Face to face conferences are back, and virtual events aren’t taking over.

I sometimes feel guilty about travelling. It’s a privilege, built on money and greenhouse gas. 

Mostly I enjoy it though. Nevertheless, as the day to set out approaches, like Bilbo Baggins, I often think it would be nicer to stay at home by the fire, or to sit in the sunshine than to drag myself “there and back again”. Once I’m on my way I love it. 

Frequent overseas travel has become a sort of status symbol. People notch up journeys and sometimes boast about the destinations they’ve reached. 

Ostentatious boasting is very much frowned upon in Australia, but travel broadens the mind, and travel stories are popular, so talking about one’s journeys appears to be ok.

It is remarkable how central travel is to university life. Scholars have always travelled to gain knowledge. These days university staff also travel to establish international partnerships and to recruit international students. Universities strive for ‘global impact’, and ‘international recognition’. Travel helps.

One has to work hard to ensure that the emphasis on these things is not at the expense of local, collegiate, contributions. Some universities have academics, who like Tony Hancock’s radio ham, have a friend in every university except their own. 

Global information flows became effortless as we moved online during COVID. I caught up with colleagues overseas more often than I had when physical travel was possible.

 I began to wonder if international and national in person conferences would resume, whether they would bounce back entirely, or just be an option. The experiment was being done – could we survive without in person conferences? Online events were cheaper and more inclusive. Would we flip back or build on what we’d learnt while our borders were closed, and go for hybrid conferences, or a mixture of fully online and fully face to face with digital back up.

As we approach two years out the verdict is clear.

Face to face conferences and travel are back. Digital backup is available for the few speakers who can’t attend, and recordings are often made available to those who missed the event or who cannot afford or manage to be there in person. But overwhelmingly we’ve flipped back. We’ve chosen travel and in person conferences over virtual events.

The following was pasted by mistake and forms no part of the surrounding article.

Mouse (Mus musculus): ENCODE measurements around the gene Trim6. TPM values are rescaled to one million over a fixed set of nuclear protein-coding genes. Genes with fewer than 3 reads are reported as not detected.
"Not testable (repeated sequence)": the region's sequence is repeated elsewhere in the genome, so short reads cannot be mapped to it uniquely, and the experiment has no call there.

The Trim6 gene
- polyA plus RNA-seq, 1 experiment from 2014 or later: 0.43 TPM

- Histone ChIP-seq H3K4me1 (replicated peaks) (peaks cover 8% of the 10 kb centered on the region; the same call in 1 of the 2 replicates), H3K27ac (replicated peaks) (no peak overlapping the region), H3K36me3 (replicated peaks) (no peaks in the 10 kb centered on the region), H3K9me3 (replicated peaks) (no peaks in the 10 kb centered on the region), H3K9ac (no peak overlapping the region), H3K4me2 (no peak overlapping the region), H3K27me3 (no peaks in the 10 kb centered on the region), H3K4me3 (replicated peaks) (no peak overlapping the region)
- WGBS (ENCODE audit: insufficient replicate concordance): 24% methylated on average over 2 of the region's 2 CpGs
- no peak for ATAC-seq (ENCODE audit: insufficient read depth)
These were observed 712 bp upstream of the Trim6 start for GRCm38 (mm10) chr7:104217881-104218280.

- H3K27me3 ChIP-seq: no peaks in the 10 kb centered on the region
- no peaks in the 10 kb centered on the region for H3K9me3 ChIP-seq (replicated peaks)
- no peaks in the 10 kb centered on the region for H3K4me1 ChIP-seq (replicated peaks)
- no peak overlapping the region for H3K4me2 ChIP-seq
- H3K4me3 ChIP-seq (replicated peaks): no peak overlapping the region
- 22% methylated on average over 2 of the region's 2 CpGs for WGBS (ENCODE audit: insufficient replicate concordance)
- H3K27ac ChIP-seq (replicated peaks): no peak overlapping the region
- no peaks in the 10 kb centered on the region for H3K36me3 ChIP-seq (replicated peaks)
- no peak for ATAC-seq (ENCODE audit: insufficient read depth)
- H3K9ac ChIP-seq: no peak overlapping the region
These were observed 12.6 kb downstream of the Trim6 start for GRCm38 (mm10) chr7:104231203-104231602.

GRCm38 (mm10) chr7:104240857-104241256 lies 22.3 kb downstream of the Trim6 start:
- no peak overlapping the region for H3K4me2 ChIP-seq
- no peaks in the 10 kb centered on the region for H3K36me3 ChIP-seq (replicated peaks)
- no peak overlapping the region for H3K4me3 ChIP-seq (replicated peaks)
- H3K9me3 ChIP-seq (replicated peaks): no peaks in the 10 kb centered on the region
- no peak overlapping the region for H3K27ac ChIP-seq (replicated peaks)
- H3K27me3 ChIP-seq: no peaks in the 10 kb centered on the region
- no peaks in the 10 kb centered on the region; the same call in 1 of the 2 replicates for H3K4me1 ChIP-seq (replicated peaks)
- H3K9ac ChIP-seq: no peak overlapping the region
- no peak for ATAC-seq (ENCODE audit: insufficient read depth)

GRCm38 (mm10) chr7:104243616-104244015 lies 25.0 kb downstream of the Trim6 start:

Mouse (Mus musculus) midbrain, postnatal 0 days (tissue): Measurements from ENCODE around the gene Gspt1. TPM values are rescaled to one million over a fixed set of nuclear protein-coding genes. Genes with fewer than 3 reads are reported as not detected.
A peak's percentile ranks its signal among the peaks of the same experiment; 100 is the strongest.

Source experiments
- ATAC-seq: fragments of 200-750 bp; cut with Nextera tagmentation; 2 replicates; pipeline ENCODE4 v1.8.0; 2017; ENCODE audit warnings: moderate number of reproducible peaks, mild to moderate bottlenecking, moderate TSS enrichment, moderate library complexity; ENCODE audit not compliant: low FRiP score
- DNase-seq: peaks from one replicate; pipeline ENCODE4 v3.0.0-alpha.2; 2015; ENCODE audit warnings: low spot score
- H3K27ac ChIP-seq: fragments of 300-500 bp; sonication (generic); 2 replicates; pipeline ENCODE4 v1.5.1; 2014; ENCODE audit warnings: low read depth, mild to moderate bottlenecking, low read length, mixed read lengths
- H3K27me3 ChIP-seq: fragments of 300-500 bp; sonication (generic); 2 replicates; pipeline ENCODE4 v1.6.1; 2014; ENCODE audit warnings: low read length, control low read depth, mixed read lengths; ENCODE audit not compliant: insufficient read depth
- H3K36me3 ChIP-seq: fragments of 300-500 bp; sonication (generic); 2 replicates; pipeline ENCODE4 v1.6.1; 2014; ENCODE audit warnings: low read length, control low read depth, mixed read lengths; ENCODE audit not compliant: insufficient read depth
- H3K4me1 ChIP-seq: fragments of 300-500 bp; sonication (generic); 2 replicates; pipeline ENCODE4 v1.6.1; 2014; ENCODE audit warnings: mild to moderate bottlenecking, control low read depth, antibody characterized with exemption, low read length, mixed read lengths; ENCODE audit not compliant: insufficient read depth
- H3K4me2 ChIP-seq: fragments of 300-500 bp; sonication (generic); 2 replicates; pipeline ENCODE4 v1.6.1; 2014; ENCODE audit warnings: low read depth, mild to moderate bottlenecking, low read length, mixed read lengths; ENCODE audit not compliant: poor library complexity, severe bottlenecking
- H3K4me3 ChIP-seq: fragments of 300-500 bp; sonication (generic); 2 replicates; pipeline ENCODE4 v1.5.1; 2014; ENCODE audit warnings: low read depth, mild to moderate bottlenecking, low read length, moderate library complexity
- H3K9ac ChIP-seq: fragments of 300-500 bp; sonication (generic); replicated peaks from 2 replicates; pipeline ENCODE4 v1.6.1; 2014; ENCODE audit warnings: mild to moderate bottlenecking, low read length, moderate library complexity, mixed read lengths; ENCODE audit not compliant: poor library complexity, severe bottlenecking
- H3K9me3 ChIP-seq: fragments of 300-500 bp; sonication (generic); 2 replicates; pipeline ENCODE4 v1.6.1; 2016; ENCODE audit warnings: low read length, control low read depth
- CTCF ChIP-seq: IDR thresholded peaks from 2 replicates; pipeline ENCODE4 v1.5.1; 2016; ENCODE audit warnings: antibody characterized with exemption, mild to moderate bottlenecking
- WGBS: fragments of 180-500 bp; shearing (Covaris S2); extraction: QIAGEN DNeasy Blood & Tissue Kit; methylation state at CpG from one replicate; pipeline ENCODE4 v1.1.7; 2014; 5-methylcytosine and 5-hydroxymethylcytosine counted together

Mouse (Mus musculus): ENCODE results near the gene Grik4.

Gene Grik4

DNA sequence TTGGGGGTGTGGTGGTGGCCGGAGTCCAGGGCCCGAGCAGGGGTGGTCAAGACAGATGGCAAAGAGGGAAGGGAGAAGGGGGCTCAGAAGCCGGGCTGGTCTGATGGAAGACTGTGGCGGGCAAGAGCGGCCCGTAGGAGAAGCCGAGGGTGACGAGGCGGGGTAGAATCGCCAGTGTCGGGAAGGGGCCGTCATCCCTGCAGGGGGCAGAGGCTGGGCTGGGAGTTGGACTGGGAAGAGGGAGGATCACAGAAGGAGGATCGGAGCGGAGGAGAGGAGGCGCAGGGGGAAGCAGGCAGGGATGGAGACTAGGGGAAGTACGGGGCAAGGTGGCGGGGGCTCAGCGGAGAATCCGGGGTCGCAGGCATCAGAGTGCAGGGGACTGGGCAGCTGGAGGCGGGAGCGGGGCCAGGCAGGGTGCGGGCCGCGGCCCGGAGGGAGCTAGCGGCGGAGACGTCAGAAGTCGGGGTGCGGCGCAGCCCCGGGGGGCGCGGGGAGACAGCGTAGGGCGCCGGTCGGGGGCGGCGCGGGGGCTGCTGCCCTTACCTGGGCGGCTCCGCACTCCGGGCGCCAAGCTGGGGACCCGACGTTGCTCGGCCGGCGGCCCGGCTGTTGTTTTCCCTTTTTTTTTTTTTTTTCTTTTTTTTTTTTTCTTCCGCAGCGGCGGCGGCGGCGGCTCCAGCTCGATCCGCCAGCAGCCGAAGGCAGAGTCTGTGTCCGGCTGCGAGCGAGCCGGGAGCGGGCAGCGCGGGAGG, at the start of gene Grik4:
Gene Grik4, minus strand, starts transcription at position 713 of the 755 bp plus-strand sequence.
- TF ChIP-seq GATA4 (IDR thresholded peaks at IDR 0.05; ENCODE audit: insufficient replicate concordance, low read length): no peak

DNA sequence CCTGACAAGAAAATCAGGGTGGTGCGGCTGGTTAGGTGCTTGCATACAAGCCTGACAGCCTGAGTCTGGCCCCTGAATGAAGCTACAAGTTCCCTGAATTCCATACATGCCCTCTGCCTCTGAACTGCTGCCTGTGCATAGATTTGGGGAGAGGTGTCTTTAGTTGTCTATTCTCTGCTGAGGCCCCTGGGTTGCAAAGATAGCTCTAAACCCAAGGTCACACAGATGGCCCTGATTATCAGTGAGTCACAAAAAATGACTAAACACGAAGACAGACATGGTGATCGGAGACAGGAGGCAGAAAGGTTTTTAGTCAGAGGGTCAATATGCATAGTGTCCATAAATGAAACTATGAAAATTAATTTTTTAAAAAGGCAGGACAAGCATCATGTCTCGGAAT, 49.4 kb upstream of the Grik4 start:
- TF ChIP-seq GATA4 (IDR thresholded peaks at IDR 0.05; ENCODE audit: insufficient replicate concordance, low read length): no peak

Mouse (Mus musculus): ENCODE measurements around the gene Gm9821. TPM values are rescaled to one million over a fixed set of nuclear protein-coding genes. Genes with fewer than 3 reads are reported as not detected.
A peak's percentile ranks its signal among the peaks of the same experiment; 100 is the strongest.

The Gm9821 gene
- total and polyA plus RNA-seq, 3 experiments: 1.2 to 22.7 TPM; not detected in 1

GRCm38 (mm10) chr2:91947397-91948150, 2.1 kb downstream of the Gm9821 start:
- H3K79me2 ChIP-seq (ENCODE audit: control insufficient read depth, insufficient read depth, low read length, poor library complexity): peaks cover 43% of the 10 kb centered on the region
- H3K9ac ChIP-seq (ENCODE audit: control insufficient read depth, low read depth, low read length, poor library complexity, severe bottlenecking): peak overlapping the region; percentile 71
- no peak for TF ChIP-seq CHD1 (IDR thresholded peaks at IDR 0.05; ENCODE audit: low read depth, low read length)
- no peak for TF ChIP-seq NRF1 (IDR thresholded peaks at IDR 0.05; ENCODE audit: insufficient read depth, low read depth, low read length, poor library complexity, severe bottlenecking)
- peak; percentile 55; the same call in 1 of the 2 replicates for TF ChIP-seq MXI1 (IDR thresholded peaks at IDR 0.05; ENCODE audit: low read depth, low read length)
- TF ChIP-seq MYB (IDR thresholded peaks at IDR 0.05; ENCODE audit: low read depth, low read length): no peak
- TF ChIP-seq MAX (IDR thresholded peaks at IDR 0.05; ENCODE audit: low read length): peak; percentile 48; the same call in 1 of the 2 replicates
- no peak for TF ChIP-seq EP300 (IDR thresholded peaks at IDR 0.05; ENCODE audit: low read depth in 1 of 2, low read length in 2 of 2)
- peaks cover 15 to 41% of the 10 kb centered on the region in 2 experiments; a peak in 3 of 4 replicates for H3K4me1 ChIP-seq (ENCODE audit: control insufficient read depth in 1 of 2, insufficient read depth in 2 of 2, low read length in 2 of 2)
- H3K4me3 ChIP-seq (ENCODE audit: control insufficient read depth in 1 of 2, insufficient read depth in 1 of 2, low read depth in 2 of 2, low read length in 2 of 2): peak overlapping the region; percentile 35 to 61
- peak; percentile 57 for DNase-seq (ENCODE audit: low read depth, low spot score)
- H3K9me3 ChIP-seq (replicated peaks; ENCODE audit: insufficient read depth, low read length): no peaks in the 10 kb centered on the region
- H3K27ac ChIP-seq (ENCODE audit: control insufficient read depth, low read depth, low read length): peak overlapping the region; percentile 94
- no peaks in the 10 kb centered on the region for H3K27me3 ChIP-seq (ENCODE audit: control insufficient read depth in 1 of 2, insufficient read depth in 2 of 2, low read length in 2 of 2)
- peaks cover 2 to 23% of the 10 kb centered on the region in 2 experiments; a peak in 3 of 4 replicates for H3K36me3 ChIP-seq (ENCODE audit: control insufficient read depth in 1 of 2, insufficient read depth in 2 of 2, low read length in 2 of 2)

Academics want and enjoy going to remote conferences – but are they worth it?

I have to admit this is one of those questions that is hard to answer definitively. Most economic arguments can be contested. Economics is not an exact social science and I don’t have an economic answer. 

But I can confirm that in person conferences have enormous academic value. They enable many things: international collaboration between labs or individual experts with genuinely unique knowledge and skills; the motivation that comes from deadlines (“…I need to finish this in time for the conference”); the element of competition that drives progress and helps top teams to self-assemble; and last, and perhaps least, information exchange. 

If conferences were primarily about information exchange, they could be held fully online. That was tried during COVID but the fact that online conferences have not displaced face to face conferences demonstrates that information exchange cannot be the main contribution they make. The information is almost always out there already in one form or another but conferences are an opportunity to put a pin in the calendar and set aside time to absorb the key information. That is important!

So university staff will continue mapping out each year in terms of their trips to conference. Researchers will go to conferences, teachers will go to share insights into effective educational work, professional staff will go to help each other improve services. Individuals will enjoy the events that fit into that happy space that includes what is fun and what is of value. We will all continue to work on setting the bar of value high so that we don’t waste time, money, or green house gases on frivolous meetings in exotic locations, but I’m convinced that face to face conferences are back.

We will still see good fully online events from time to time, but they won’t drive the traditional conference to extinction.

Professor Merlin Crossley – Deputy Vice-Chancellor Academic Quality, UNSW.



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